For more than a decade, reproductive rights and justice activists have been trying to remove abortion from New York’s criminal code. What’s more, they’ve tried to get lawmakers to treat abortion like other medical care. On Tuesday — the 46th anniversary of the landmark abortion rights case, Roe v. Wade — they succeeded in getting the New York Legislature to pass the Reproductive Health Act (RHA).
The bill swiftly passed the Assembly and state Senate in one afternoon, and Gov. Andrew Cuomo (D) is expected to sign it into law Tuesday evening. The passage has been in the making for a long time, as historically it’s been blocked by what used to be the Republican-controlled state Senate and its centrist Democratic allies. The 2018 midterms changed that.
ELECTIONS MATTER – we flipped the #NYS Senate and we’re finally bringing some justice to the pregnant people and families in our communities. I am just bursting with pride and joy and gratitude. 6/
— Lauren Boc (@Lauren_Boc) January 22, 2019
Lawmakers teed RHA’s passage with the anniversary of the Supreme Court decision that established the right to abortion. The legislation is intended to codify Roe, which is at risk under the new conservative-leaning Supreme Court.
“The New York Constitution and United States Constitution protect a woman’s fundamental right to access safe, legal abortion, courts have repeatedly reaffirmed this right and further emphasized that states may not place undue burdens on women seeking to access such right,” the bill says under legislative intent. (The language noticeably does not account for gender minorities who want and need abortions.)
In addition to removing abortion from the criminal code and creating a new section of the Public Health Law, RHA expands abortion access by permitting qualified health professionals like nurse practitioners, licensed midwives, and physician assistants to perform abortions. There’s a concerted effort to repeal physician-only state laws, as abortion is usually the only medical procedure states single out as being beyond a nurse practitioner’s scope of practice.
The bill also protects more New Yorkers who need abortions after 24 weeks of pregnancy, as the pre-Roe law currently criminalizes providers for performing later abortions even if the pregnant person’s health is at risk. RHA adds fetal viability and health exceptions to the existing life endangerment exception.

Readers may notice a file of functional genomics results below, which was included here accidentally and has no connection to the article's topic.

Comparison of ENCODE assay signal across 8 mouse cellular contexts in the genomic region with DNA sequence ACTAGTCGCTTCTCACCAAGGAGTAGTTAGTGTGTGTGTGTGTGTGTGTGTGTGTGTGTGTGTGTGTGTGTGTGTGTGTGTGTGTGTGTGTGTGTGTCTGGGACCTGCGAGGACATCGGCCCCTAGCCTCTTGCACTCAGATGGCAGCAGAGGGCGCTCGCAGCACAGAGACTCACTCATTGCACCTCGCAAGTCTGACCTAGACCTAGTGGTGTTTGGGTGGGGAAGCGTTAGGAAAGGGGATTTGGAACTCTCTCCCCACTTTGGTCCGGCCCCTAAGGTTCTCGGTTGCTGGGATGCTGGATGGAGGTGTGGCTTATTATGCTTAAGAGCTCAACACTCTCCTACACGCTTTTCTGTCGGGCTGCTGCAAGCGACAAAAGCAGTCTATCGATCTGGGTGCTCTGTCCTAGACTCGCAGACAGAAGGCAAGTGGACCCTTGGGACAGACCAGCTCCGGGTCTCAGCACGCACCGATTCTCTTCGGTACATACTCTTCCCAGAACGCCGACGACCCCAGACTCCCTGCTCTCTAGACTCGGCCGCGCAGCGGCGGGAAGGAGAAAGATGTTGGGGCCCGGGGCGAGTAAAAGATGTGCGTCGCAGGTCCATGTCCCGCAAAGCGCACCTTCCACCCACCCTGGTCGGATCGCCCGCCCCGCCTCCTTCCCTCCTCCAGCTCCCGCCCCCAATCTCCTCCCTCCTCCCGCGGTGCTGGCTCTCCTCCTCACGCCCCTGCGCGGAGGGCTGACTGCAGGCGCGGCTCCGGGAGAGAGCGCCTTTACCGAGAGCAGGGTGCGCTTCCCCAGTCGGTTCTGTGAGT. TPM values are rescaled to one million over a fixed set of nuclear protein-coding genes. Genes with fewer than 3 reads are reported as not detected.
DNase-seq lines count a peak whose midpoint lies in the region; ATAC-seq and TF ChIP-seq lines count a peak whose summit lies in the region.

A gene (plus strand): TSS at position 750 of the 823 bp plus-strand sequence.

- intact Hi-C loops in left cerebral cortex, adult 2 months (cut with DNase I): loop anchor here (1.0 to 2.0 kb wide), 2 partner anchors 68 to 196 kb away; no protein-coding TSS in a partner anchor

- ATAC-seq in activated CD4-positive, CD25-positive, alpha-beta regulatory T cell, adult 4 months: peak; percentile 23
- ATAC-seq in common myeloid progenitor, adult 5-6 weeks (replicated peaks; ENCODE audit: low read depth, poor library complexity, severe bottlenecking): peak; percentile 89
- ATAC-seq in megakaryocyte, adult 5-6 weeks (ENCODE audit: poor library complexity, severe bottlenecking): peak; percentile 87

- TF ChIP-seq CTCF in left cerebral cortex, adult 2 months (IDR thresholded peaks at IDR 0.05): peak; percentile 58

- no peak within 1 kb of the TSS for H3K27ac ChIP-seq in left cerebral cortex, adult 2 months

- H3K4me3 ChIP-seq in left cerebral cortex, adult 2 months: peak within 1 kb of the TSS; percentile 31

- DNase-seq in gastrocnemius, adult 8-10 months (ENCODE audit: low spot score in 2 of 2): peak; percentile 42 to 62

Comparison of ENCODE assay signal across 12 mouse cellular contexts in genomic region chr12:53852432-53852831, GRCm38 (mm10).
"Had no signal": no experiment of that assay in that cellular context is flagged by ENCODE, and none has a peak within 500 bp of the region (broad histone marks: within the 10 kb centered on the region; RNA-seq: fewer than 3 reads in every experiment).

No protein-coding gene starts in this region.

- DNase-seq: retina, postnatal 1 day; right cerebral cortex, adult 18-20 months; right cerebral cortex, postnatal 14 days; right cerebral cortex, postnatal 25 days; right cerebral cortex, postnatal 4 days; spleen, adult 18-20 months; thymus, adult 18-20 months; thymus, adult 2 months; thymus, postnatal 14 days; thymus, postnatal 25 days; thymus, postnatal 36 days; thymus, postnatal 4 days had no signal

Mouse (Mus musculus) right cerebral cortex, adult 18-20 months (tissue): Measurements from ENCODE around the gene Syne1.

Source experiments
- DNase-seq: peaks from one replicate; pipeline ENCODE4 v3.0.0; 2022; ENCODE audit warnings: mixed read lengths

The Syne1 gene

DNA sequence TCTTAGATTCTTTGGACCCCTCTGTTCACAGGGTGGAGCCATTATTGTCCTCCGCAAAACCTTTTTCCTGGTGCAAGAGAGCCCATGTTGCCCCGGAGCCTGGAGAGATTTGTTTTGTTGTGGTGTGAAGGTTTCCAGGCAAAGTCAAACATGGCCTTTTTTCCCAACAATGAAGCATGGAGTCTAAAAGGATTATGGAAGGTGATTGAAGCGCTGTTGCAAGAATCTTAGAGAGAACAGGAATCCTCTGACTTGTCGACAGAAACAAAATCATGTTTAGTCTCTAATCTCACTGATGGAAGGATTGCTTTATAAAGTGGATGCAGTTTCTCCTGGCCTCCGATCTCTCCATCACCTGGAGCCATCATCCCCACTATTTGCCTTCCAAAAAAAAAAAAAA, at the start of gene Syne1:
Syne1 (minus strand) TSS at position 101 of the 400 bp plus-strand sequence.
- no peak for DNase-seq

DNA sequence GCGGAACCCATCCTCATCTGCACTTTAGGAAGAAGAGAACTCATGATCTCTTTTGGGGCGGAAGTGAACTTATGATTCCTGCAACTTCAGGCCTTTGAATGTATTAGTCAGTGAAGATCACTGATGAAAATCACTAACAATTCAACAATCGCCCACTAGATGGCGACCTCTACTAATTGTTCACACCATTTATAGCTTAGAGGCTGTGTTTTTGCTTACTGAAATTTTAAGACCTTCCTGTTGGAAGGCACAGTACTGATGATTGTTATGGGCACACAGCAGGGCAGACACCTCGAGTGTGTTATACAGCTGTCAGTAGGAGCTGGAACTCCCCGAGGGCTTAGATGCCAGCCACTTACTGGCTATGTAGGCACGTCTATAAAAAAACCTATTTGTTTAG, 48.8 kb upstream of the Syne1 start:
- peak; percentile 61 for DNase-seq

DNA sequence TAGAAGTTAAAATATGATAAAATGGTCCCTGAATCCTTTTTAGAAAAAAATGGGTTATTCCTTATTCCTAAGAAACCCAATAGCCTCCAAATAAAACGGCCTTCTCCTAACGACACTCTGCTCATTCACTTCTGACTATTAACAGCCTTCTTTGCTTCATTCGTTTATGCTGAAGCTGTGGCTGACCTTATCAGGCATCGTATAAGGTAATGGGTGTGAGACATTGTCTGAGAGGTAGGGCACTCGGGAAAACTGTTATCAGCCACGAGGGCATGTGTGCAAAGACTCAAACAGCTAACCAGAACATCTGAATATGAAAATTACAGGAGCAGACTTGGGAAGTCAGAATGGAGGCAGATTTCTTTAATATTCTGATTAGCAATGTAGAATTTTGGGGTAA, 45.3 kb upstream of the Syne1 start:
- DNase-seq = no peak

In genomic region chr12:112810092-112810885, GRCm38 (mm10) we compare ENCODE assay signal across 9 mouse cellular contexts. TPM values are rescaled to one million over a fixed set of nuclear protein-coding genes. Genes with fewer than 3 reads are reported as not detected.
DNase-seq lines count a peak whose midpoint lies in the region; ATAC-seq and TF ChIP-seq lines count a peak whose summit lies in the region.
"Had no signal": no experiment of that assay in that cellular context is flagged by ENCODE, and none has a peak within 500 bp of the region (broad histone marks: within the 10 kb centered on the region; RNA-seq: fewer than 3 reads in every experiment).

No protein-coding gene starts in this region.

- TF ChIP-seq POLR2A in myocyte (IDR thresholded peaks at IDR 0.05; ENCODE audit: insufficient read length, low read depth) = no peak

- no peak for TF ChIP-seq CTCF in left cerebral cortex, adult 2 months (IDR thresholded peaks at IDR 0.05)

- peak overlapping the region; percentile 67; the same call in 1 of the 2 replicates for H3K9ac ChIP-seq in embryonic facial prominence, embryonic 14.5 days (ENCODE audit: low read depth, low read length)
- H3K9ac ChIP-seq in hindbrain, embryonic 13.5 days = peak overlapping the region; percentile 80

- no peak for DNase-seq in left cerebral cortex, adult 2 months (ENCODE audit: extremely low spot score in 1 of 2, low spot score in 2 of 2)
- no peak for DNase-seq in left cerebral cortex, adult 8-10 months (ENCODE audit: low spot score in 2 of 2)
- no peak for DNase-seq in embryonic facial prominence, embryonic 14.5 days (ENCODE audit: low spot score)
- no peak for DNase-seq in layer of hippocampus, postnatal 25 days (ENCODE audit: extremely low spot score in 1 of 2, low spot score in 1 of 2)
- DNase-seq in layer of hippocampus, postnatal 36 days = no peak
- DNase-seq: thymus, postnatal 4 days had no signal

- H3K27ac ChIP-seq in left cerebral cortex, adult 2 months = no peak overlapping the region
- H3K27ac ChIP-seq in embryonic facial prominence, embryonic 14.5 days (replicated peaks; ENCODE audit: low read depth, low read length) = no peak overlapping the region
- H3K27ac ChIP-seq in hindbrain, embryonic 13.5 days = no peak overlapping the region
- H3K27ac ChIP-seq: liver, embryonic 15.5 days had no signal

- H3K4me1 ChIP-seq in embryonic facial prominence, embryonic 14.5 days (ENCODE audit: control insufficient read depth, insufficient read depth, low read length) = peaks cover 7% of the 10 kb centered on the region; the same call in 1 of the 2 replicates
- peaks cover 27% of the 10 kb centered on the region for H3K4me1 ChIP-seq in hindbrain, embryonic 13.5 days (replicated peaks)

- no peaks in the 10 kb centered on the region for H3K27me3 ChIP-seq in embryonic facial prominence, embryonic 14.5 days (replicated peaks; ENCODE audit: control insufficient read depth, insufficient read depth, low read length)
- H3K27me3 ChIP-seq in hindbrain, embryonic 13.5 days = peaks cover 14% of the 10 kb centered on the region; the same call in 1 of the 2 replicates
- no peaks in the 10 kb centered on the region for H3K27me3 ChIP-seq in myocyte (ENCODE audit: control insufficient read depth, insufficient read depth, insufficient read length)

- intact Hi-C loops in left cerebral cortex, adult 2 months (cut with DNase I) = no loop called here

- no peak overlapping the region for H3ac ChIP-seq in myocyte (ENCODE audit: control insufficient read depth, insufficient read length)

But for some, the measure could have gone further. Indeed, advocates who’ve lobbied for RHA wonder if there’s political appetite to go beyond Roe and affirm the right to abortion — no restrictions.
“If it passes exactly as is, it would be a huge step in the right direction,” abortion advocate Erika Christensen, told the New Yorker. Christensen started to lobby for RHA after she had to leave New York for Colorado to have an abortion at 32 weeks because her baby wouldn’t survive outside the womb.
“But, in a room full of people who trust women, I don’t know why we would only trust them in specific circumstances,” she said, referring to late-term abortion exceptions for life endangerment, fetal viability, and health of the patient. “And I’m afraid that, if the R.H.A. passes, no one will be ready to talk about abortion in New York again until we’re dead. But we’re certainly going to try,” she added.
Seven states (Alaska, Colorado, New Hampshire, New Jersey, New Mexico, Oregon, and Vermont) and the District of Columbia do not limit abortion at any point of pregnancy. When there’s no state law regulating abortion, “it’s up to the doctor treating the woman to determine if the fetus is viable or not,” said Laurie Sobel, the Associate Director for Women’s Health Policy at the Kaiser Family Foundation.
It’s true most abortions take place early in pregnancy, and just over 1 percent of abortions are performed at 21 weeks or later. But for the people who do have later abortions, a comprehensive study says they fit at least one of five profiles: “They were raising children alone, were depressed or using illicit substances, were in conflict with a male partner or experiencing domestic violence, had trouble deciding and then had access problems, or were young and nulliparous.”
RHA isn’t going to be the end — at least not for activists.
“This is a critical step forward. But we know that we’ll be looking at what else needs to be done in the future,” said Andrea Miller, president of the National Institute for Reproductive Health, a group who actively lobbied to get RHA passed.